parts, in high-performance radio -controlled vehicles and aircraft.
i.e. for the main rotor blades of radio controlled helicopters --
which should be light and stiff to p erform 3D maneuvers.

        Fire resistance of polymers or thermo set composites is
significantly improved if a thin layer of carbon fibers is molded
near the surface -- dense, compact layer of carbon fibers
efficiently reflects heat.

Carbon fibres are cutting edges in:

 Aerospace and aircraft industry
 Sports equipment
 Automotive parts
 Small consumer goods like laptops, watches etc.
 Air filtration
 Fishing rods and tripods
 Acoustics
 As a microelectrode in extracellular recording in medicine

Department of Mechanical engineering                           AJCE
carbon fiber & its applications                                        Page13

                                   CHAPTER 7


        The chief drawback of carbon fibre composites is that they
oxidize readily at temperatures between 600 -700°C, especially in
the presence of atomic oxygen. A protective coatin g (usually
silicon carbide) must be applied to prevent high -temperature
oxidation, adding an additional manufacturing step and additional
cost to the production process. The high electrical conductivity of
airborne graphite particles creates an unhealthy e nvironment for
electrical       equipment        near   machining   areas.   Carbon    fibre
composites are currently very expensive and complicated to
produce, which limits their use mostly to aerospace and defense

Department of Mechanical engineering                                   AJCE
carbon fiber & its applications                                                     Page14

                                        CHAPTER 8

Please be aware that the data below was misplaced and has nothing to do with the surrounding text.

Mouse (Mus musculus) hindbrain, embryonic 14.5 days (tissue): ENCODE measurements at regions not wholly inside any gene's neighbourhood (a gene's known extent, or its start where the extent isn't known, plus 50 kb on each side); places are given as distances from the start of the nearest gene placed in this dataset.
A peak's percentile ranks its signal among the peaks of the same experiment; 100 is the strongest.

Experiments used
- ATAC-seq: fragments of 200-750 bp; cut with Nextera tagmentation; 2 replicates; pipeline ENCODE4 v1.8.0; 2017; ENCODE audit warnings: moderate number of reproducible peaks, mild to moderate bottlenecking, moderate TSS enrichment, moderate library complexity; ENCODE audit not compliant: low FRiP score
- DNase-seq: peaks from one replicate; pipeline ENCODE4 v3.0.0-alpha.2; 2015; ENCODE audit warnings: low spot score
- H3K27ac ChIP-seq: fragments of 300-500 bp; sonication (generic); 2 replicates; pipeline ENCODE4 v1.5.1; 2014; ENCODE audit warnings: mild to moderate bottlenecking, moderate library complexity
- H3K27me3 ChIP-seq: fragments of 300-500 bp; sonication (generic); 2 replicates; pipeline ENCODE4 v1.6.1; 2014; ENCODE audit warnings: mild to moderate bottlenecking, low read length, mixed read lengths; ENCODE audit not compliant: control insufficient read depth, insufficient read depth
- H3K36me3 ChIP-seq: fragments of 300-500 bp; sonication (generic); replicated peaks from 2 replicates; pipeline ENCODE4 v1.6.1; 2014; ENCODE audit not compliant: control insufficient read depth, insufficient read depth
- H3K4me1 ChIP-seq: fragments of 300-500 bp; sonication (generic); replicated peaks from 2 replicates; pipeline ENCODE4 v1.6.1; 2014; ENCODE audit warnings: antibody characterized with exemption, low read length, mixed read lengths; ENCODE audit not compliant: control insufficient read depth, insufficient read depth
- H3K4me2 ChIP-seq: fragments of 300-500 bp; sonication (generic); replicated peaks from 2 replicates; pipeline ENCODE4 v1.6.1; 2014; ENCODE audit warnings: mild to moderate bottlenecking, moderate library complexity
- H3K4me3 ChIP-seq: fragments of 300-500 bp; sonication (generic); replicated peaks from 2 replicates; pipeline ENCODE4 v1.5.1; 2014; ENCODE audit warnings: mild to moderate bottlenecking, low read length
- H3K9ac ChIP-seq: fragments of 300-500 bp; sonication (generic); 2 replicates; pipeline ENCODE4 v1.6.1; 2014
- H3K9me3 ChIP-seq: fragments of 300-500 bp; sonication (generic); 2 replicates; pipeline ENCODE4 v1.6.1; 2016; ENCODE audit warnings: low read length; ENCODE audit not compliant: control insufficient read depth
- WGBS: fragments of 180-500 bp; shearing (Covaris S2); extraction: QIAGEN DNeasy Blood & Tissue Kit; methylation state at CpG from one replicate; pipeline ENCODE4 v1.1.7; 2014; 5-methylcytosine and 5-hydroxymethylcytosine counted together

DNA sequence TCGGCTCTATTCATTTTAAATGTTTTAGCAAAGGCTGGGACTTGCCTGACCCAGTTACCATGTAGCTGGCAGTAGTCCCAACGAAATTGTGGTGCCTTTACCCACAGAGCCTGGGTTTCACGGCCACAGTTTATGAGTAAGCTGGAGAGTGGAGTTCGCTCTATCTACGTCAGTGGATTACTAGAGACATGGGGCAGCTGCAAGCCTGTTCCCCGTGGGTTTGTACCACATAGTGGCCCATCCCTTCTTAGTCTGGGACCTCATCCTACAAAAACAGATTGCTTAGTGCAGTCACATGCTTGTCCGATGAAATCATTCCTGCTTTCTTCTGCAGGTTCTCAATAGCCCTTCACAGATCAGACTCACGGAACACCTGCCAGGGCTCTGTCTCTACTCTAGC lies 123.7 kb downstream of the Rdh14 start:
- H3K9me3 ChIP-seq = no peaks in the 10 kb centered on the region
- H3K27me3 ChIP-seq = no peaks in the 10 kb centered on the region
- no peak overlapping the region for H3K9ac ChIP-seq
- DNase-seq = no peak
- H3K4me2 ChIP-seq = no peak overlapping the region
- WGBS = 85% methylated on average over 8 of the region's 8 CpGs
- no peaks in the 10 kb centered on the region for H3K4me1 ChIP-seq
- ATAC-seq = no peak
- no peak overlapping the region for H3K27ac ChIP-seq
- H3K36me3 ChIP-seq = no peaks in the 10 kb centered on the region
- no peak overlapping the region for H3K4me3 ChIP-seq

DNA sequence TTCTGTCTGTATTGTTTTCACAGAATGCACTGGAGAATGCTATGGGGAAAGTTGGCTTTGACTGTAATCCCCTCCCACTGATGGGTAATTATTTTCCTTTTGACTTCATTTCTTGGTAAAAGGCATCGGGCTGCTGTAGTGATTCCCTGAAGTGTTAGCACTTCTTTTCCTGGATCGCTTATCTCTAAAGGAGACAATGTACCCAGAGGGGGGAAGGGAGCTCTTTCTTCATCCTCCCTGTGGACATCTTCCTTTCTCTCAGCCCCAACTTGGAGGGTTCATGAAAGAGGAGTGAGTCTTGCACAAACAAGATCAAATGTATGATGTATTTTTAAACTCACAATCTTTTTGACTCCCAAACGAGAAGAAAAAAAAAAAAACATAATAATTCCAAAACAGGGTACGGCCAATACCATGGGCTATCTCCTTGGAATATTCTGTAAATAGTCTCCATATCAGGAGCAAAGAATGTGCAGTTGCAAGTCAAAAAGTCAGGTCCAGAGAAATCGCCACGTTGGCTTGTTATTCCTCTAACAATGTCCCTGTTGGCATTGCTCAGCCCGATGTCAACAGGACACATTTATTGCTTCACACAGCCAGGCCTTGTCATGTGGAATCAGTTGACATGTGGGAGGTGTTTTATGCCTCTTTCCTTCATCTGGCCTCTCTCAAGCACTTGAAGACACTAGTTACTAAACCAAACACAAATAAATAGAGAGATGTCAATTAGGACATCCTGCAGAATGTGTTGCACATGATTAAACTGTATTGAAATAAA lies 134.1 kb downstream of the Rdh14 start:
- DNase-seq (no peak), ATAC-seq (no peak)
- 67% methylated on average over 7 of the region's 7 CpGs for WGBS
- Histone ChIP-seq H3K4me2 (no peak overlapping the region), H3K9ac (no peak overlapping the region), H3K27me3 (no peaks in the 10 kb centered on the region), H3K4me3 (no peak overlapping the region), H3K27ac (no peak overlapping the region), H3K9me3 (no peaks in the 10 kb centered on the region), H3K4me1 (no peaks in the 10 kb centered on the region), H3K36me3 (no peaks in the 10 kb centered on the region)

FUTURE SCOPE


         Carbon fiber -reinforced polymers (CFRPs) have an almost
infinite service lifetime when protected from the sun, but, unlike
steel alloys, have no endurance limit when exposed to cyclic
loading. W hen it is time to decommission CFRPs, they c annot be
melted down in air like many metals. W hen free of vinyl (PVC or
polyvinyl chloride ) and other halogenated polymers , CFRPs can
be thermally decomposed via thermal depol ymerization in an
oxygen-free environment. This can be accomplished in a refinery
in a one -step process. Capture and reuse of the carbon and
monomers is then possible.

         CFRPs can also be milled or shredded at low temperature
to reclaim the carbon fiber                 however this process shortens the
fibers     dramatically.          Just    as   with        down   cycled    paper,     the
shortened fibers cause the recycled material to be weaker than
the original material. There are still many industrial applications
that     do    not    need        the    strength     of    full -length   carbon    fiber
reinforcement. For example, chopped reclaimed carbon fiber can
be used in consumer electronics, such as laptops. It provides
excellent reinforcement of the polymers used even if it lacks the
strength -to-weight ratio of an aerospace component

Department of Mechanical engineering                                                AJCE
carbon fiber & its applications                                            Page15


           Researches on wind power turbine with turbine blades
            longe r, stronger and more efficient.
           Composite components for a new generation of fuel -
            saving commercial aircraft.
           Developing earth conscious material.
           For structural or semi-structural components in automobiles.

Department of Mechanical engineering                                       AJCE
carbon fiber & its applications                            Page16

                                  CHAPTER 9


        Carbon f ibre is now an engineering material that must be
designed, engineered and manufactured to the same standards of
precision and quality control as any other engineering material.
Carbon fib re thus has revolutionized the field of light weig ht
materials. This can be used as a substitute for steel without the
most of latter’s difficulties like high weight, lack of corrosion
resistance etc. This is thus one of the future manufacturing

Department of Mechanical engineering                        AJCE
carbon fiber & its applications                                  Page17


     ASME Journal of Engineering Materials and Technology APRIL
        2010, Vol. 132 / 021005-7
     Hancox, N. L., 1981, Fibre Composite Hybrid Materials, MacMillan,
        New York.

Department of Mechanical engineering                             AJCE